John Harper, for SNY.tv | Twitter |
So what are the chances the Yankees could interest the Dodgers in trading for Giancarlo Stanton as a way of clearing a path to sign either Bryce Harper or Manny Machado?
Put it this way: they probably have a better shot of convincing Brodie Van Wagenen to send Jacob deGrom their way for some minor-league prospects.
That may have been the case under any circumstances, but especially so after the Los Angeles Times on Thursday reported the Dodgers have sent documents to investors pledging to stay under Major League Baseball's luxury-tax threshold for the next four years.
They're up against that threshold already with some high-priced contracts, most notably Clayton Kershaw's $31-million-a-year deal, so the Dodgers apparently couldn't add Stanton's $29 million-a-year salary even if they wanted him.
It matters because the Dodgers are probably the only team for which Stanton would waive his no-trade clause, allowing the native Southern Californian to play close to home.
Yes, the Angels fit the geography requirement too, but Stanton has made it clear he wants to play for a winner after all those years in Miami. Besides, that franchise is still saddled with Albert Pujols' albatross contract, in addition to paying $34 million-a-year to Mike Trout.
Bottom line: Stanton isn't going anywhere, and on the surface that's not necessarily a bad thing, as he'll surely help the Yankees win a lot of games for the next several seasons with his power numbers.
Still, I have to believe Yankees were shocked at the depth of Stanton's offensive funks last season. It's not like they didn't know he could be streaky, but there's no way they expected him to be so badly overmatched by elite righthanded pitching, most notably those horrendous at-bats against Craig Kimbrel in the ALDS.
With that in mind, they certainly have more need for the left-handed power of Harper, who is a better overall hitter, as well as the positional value Machado brings as a slugging shortstop or third baseman.
Obviously the Yankees could afford to sign either one of them anyway, especially after re-setting their luxury tax at a lower rate by staying under the $197 million threshold in 2018.
Yet people close to the situation say Hal Steinbrenner has no interest in taking on a second mega-contract in addition to Stanton, whose deal calls for nine more years and $265 million in salary.
There's always a chance the owner could have a change of heart, of course, as he did after the 2013 season when he relented on his stated goal at the time to get under the luxury-tax threshold. Indeed, he wound up signing off on a huge free-agent shopping spree that seemed to be at least partly in response to Robinson Cano signing with the Mariners.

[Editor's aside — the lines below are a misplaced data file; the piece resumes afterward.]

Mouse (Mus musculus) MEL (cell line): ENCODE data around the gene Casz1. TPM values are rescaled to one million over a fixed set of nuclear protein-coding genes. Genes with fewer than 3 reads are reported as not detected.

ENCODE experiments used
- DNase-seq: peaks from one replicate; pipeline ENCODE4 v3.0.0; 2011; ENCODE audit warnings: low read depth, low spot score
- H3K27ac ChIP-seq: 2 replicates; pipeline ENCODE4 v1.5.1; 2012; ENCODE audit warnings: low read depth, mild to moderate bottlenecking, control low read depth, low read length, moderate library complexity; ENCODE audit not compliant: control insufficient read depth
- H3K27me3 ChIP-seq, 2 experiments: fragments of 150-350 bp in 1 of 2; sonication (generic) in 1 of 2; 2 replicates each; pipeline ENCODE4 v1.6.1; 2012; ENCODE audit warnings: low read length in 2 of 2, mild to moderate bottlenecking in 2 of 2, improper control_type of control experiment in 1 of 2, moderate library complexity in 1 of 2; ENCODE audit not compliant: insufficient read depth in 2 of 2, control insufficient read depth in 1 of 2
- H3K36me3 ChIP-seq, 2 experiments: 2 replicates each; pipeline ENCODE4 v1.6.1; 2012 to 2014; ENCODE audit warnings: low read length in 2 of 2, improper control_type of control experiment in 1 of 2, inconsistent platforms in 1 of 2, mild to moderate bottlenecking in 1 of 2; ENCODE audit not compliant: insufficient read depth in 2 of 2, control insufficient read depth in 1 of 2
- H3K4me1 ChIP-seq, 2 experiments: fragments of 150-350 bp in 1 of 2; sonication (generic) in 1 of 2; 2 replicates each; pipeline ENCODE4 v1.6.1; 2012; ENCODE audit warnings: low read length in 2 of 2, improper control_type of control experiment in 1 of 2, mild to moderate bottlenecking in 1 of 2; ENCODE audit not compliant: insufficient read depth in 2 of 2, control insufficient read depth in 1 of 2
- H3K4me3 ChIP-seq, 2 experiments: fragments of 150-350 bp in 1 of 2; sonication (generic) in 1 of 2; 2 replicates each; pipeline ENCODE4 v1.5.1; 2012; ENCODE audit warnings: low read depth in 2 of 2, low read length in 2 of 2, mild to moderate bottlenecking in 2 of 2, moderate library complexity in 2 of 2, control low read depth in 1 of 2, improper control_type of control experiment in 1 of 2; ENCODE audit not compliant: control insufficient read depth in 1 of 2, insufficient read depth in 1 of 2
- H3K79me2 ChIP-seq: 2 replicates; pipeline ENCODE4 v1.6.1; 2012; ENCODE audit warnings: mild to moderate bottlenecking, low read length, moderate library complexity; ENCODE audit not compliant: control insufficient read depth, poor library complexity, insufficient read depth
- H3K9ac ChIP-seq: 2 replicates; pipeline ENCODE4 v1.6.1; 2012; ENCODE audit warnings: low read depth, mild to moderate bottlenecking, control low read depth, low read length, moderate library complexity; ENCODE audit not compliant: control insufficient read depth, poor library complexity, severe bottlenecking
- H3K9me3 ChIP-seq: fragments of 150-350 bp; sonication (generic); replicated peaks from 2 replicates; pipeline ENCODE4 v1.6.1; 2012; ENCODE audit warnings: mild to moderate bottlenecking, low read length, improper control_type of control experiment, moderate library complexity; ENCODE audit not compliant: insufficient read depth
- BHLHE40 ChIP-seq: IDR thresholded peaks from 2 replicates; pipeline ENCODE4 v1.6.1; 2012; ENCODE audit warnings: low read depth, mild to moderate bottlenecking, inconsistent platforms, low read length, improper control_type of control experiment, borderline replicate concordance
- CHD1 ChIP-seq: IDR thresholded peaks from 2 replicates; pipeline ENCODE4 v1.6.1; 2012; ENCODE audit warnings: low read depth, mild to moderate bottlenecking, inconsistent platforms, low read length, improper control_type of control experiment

It's worth remembering the Red Sox won a championship that season as well, which can never be discounted as motivating the Yankees to do more.
And presumably either Machado or Harper would be a better investment than the infamous seven-year, $153 million contract the Yankees gave Jacoby Ellsbury at the time.
We'll see how it plays out. At the GM meetings in Carlsbad, Calif. this week GM Brian Cashman made it clear the priority is adding starting pitching, with Patrick Corbin and J.A. Happ widely regarded as two of his top targets.
Beyond that, as well as adding some insurance at shortstop while Didi Gregorius rehabs from Tommy John surgery, you can make the case the Yankees don't need much, after winning 100 games and leading the majors in home runs.
So what would push Steinbrenner to make a big splash offensively?
Perhaps nothing, considering that was the point of taking advantage of the Stanton situation a year ago, seeing the trade as a more cost-efficient decision than what they projected it would take to sign Harper or Machado.
And in strictly financial terms, they are probably going to be right about that, if it's true the bidding starts at 10 years and $300 million, which is what Harper reportedly turned down from the Washington Nationals.
Remember, the Yankees got the Marlins to eat $30 million of Stanton's contract, so they'll be paying less for him than it would cost per year for Harper or Machado.
And who knows, perhaps the first-year pressure of playing in New York affected Stanton so significantly that he'll prove to be a better hitter, even against top-flight pitching, than he looked in 2018.
But for a franchise that is all about championships, the Yankees may have miscalculated on how much impact Stanton can have in that regard.
Trading him to the Dodgers would be the easy out, but that's not happening, and the rest is up to Hal.
He has said publicly he's angry after watching the Red Sox win another championship, which begs an obvious question, as it relates to Harper or Machado: